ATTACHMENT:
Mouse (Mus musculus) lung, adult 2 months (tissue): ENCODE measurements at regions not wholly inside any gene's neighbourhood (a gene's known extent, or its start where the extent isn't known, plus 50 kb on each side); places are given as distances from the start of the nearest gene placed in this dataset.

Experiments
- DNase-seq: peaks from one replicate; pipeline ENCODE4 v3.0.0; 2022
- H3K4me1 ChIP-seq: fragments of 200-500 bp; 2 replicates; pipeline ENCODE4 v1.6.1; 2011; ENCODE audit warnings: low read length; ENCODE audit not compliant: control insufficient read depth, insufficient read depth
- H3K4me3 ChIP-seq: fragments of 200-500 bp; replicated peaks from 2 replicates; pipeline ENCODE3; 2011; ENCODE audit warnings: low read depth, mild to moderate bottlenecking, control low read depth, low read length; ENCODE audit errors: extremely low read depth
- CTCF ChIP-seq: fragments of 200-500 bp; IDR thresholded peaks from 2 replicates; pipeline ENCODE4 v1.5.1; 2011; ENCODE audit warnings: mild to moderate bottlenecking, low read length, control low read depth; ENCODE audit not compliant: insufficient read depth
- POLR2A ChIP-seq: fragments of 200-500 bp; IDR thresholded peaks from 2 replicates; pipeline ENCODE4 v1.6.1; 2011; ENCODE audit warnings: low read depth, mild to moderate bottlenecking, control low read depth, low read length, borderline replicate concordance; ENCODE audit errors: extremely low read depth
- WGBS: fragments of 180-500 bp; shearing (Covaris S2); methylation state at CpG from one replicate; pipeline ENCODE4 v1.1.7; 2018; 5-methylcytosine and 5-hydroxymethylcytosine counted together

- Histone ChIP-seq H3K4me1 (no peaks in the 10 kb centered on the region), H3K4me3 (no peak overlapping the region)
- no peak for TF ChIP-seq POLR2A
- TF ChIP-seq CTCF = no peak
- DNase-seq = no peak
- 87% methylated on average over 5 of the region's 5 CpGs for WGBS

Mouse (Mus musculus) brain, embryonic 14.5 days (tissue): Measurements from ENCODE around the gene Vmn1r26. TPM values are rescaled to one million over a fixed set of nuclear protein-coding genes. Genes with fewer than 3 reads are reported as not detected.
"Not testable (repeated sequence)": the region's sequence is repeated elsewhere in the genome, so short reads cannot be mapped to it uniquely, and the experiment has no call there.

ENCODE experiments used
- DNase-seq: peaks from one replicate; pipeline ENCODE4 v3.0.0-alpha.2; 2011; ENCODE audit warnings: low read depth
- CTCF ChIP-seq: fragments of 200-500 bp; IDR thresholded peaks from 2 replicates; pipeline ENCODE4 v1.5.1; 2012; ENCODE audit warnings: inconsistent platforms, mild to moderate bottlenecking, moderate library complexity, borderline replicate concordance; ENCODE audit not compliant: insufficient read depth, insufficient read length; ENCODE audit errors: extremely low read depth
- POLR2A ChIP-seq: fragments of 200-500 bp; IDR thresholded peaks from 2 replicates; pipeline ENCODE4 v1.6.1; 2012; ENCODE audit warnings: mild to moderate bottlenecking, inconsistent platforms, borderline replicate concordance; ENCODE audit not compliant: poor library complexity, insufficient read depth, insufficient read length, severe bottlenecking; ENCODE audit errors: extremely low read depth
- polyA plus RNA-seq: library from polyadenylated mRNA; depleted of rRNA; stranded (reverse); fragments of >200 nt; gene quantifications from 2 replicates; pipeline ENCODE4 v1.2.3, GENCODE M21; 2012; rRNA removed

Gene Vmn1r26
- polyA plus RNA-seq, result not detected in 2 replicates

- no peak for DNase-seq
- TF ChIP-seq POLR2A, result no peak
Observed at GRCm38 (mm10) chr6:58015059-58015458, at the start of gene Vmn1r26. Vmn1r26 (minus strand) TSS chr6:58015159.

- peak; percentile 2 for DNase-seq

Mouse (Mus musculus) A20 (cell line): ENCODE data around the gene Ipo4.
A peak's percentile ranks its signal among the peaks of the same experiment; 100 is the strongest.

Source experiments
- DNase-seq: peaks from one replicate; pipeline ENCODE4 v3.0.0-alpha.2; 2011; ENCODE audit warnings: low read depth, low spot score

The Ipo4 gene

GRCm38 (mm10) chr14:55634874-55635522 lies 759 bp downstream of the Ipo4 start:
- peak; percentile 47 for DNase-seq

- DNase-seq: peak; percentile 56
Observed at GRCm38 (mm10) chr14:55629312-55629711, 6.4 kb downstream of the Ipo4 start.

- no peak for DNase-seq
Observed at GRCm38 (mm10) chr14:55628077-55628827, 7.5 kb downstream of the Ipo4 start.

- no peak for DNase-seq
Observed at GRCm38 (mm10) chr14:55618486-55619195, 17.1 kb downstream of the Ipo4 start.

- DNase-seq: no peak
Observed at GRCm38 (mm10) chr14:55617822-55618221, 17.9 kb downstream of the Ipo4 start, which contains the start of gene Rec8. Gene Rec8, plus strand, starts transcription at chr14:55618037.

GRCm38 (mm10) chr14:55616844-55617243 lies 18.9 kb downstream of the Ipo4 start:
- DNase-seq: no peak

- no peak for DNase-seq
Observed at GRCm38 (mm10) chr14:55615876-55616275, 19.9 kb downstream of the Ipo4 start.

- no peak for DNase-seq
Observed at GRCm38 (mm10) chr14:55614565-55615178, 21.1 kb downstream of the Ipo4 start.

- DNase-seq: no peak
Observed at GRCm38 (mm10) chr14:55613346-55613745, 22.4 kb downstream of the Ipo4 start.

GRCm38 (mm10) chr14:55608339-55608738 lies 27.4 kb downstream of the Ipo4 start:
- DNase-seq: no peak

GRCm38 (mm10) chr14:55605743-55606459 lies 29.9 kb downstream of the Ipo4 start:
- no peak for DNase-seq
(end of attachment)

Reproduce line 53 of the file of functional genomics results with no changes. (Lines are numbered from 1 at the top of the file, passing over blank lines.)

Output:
- no peak for DNase-seq